Baseball is too complex a game to be made to look as simple as the Los Angeles Dodgers made it last week. Imagine that you are Walter Alston, in your 19th consecutive year as manager, and trying to do Willie Davis (see cover) a favor. "Willie," you say, "you're the only guy on the club who has played every inning of every game so far. We have a 10-1 lead here in the top of the eighth and you deserve a rest." Willie looks at you and says, "No, Skip. Let me get one more rip." In the bottom of the inning Davis crashes a home run that skips off the teal-colored wall in the back of the right-field Dodger Stadium bullpen on one bounce.
Consider Maury Wills, just for a moment. Maury is 39, the only man in Los Angeles except Jack Benny who will admit it. But Maury is off to an 0 for 18 start. The splotch of gray on his head seems to be widening and he hasn't touched a banjo in four days. Maury goes out to Atlanta Stadium on the afternoon before a night game and takes extra batting practice. Maury is over the hill, everyone knows that. But, somehow, you keep him in the lineup and he triples to lead off the game, scoring what proves to be the winning run a little after.
Claude Osteen, one of the best Dodger pitchers, has a sore arm for the first time in his life and the rotation gets messed up. Twice other pitchers go into games that Osteen is supposed to start and each time they work magnificently. Then Osteen comes back and pitches a magnificent game himself.
Every ball your team hits seems to crawl between the defenders. Your guys look so good they could catch line drives with a pair of tweezers. In the course of every baseball season such things are bound to happen, but at the start of a season? Never. Well, hardly ever.
April 30, 1972
At week's end, despite Houston's almost equally sensational start, the Dodgers were still half a game ahead in the National League's ballyhooed Wild West show. The last time the Dodgers were in front of anything important was Oct. 1, 1966, and they got there then because a couple of guys named Koufax and Drysdale were pitching while the rest of the Dodgers were scoring seven runs a week. Somehow they won a pennant.
In their first eight games of this delayed baseball season, one in which the pitchers were supposed to be smothering the hitters because of the two-week strike, the Dodgers pounded out 78 hits, scored 43 runs and—grab the arms of the chair here—stole one base. To locate as good a Dodger beginning, historians had to go back to Ebbets Field and 1955.
Before a batter was out in the second inning of one game the Dodgers had scored eight runs. They topped that by driving in nine runs by the time one out was recorded in the third inning the following night. If the Dodgers keep playing like that their only major problem might be to convince themselves that they can beat the Montreal Expos in the National League playoffs.
In many ways the 1972 Dodgers seem out of character. Everyone remembers them as a pitch-and-putt team fallen on evil days. Over the last two seasons the team has changed its attitude about hitting, but its image endures. Unless the young and exciting Houston Astros can continue to keep pace with the Dodgers (a not unreasonable proposition), or the San Francisco Giants find a replacement for the injured Willie McCovey, or the Cincinnati Reds start to score, the Dodgers could turn the most promising divisional race in the major leagues into a rout by the Fourth of July.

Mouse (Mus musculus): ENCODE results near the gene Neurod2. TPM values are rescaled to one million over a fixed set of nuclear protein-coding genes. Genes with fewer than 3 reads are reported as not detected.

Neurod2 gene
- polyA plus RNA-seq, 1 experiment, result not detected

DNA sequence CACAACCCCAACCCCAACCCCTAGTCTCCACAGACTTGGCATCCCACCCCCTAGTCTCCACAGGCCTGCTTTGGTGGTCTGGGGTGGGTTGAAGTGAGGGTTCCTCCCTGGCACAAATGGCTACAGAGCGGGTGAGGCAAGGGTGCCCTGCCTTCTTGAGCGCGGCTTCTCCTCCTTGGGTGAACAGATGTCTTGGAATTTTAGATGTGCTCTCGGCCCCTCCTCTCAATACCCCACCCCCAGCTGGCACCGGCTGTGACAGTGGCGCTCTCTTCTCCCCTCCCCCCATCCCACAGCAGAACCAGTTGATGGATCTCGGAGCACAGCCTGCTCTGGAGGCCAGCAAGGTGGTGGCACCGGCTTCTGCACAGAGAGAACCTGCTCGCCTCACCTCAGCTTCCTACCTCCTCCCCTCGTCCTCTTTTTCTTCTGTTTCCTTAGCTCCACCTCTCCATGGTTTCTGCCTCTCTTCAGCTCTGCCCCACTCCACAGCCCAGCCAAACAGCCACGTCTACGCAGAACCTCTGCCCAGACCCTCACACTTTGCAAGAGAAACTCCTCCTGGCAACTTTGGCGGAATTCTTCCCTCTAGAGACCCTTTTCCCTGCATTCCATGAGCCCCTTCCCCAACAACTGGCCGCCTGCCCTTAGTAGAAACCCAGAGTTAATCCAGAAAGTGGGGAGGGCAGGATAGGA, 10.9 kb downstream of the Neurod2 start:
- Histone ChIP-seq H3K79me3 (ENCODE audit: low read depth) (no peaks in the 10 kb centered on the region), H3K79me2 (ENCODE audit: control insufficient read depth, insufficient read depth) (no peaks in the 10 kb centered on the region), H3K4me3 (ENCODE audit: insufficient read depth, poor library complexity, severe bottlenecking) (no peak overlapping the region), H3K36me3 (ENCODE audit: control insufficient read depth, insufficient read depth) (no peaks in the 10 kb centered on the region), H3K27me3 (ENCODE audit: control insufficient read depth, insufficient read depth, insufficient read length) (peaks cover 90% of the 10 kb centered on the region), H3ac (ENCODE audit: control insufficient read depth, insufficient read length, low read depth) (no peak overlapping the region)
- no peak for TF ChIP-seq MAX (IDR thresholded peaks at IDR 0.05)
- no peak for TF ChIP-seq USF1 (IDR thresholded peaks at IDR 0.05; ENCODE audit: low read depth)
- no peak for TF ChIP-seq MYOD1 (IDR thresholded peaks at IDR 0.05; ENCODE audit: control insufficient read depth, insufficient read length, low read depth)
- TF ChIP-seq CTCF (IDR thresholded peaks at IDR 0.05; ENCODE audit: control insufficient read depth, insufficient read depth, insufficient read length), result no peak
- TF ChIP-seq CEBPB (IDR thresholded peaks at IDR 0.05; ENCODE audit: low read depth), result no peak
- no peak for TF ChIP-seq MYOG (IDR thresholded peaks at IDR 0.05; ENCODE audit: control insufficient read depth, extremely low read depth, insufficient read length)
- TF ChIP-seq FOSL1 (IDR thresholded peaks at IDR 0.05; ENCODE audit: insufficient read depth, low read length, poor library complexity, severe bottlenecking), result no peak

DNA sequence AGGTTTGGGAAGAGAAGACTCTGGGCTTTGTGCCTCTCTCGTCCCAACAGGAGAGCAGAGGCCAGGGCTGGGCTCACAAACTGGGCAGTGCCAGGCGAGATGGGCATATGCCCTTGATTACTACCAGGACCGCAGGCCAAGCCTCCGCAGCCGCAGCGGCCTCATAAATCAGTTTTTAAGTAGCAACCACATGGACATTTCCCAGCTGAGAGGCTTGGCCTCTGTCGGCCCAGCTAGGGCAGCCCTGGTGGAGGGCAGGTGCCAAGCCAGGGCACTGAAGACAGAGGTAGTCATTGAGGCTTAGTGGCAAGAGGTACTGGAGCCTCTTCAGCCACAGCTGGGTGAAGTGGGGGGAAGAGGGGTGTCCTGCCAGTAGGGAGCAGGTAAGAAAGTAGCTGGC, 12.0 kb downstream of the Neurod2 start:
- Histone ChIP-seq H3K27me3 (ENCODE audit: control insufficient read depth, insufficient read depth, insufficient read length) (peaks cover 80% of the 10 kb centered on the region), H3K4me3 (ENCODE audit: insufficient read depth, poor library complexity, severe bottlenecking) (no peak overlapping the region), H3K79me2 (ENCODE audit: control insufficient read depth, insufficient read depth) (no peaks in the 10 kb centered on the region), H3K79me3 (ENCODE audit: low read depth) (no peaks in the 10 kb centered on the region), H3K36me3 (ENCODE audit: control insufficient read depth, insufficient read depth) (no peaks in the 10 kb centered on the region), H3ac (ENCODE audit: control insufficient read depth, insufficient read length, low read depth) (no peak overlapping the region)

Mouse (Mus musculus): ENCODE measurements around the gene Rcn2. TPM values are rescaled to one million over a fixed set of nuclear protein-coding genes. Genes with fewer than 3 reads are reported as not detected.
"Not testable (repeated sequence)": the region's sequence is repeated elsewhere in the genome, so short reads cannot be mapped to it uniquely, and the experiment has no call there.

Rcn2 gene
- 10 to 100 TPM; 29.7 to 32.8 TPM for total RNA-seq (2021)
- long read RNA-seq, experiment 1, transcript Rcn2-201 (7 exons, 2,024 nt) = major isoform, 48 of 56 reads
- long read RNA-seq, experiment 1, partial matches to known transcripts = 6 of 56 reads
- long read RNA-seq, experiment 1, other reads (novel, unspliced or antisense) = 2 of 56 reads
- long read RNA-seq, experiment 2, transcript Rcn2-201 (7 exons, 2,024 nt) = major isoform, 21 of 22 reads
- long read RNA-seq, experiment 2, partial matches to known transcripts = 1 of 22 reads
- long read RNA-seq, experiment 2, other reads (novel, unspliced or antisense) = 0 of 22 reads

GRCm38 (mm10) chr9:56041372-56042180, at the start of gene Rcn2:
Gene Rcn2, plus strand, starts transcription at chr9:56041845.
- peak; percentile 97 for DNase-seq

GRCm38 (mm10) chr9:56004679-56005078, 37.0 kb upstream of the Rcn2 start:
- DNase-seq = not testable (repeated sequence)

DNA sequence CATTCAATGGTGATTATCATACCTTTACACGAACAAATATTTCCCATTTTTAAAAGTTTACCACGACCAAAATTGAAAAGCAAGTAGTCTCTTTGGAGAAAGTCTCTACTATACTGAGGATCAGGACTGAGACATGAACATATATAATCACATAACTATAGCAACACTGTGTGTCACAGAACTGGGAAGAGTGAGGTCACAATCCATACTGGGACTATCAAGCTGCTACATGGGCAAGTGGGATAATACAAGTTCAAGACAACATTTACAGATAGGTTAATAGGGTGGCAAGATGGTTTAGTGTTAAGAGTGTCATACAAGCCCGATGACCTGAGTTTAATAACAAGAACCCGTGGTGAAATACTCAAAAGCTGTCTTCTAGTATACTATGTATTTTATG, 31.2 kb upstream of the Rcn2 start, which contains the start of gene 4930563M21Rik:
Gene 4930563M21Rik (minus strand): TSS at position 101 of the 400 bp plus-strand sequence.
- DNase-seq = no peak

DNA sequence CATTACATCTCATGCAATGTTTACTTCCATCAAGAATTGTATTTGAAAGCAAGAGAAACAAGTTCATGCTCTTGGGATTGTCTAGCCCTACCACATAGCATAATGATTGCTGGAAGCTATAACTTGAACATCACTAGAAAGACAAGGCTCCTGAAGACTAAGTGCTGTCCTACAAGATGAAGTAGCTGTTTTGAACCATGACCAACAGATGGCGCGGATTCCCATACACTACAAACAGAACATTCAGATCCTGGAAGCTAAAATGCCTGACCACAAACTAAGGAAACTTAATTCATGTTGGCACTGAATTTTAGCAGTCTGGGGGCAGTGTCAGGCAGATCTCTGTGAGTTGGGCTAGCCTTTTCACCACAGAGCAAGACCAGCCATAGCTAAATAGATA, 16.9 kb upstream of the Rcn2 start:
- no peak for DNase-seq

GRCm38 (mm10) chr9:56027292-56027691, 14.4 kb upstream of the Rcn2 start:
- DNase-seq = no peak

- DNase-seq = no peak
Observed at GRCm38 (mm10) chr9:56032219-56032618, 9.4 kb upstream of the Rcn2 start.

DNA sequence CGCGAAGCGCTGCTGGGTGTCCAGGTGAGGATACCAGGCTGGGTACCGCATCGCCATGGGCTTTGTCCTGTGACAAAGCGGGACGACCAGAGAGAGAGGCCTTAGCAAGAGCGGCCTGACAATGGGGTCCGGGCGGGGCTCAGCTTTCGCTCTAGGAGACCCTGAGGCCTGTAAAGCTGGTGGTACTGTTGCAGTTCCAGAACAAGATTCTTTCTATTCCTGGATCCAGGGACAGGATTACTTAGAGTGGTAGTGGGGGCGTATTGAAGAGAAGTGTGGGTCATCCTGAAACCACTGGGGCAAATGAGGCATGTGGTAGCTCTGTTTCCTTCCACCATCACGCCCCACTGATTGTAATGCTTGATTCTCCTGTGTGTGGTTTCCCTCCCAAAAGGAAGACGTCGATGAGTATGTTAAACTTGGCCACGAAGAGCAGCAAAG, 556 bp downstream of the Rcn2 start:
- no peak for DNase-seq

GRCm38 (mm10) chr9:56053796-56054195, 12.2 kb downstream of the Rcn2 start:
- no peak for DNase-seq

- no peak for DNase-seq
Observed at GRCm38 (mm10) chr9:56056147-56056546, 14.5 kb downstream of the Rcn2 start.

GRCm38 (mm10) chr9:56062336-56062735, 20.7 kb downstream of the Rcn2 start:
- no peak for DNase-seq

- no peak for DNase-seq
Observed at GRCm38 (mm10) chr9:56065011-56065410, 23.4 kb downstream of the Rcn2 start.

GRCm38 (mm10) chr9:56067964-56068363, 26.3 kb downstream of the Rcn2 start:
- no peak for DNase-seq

In the last two seasons the ultimate West Division winner in the National League has been the team quickest out of the chute—and the club finishing second each time was the Dodgers. Two years ago Cincinnati won its first four games, three at Dodger Stadium. In 1971 San Francisco won 12 of its first 14 before gasping over the finish line a desperate game in front of the Dodgers. Los Angeles was unable to win both pennants mainly because of an 0-5 start in 1970 and a 3-6 beginning last year.
The Dodgers set out this spring determined to avoid such initial reverses. One of their most dedicated players was Jim Lefebvre, the second baseman, who dropped 15 pounds over the off-season by taking exercises, running with the UCLA track team, lifting weights and going on a high-protein diet. Few players could match Lefebvre's spring sprint: a .548 average in exhibition games and three game-winning hits in Los Angeles' first seven victories.
"A thing that probably helped us more than some other clubs," Lefebvre says, "is that we came out of spring training swearing not to lose our edge while the confusion between the players and owners was going on. We came back to Los Angeles from Florida and split the team between East Dodgers and West Dodgers, depending on which side of the city the players lived. Every day at 10 a.m. we got together and worked to keep the edge. We knew we had to get off to a good jump. We had been told when the strike was first announced that it would be silly to lose sight of everything we had worked for and accomplished at Vero Beach."
Unsurprisingly, that message came from Walter Alston. On the night the strike ended the team reported to Dodger Stadium, lights were turned on and the club worked out. Next morning it was back at 10 a.m. When the season finally opened, Los Angeles was indeed ready and won its first game against Cincinnati, but lost the second. Then the Dodgers went to Atlanta. They marched through Georgia with their bats afire and their pitching nearly perfect. In all of 1971 Los Angeles won only four games in the saucer-shaped stadium that is considered the finest hitters' park in the National League. But the way Bill Singer, Tommy John, Don Sutton, Claude Osteen, Jim Brewer and Hoyt Wilhelm worked their way through the Braves' lineup, Atlanta Manager Luman Harris might just as well have pinch-hit Donald Davidson, the club's 4-foot traveling secretary.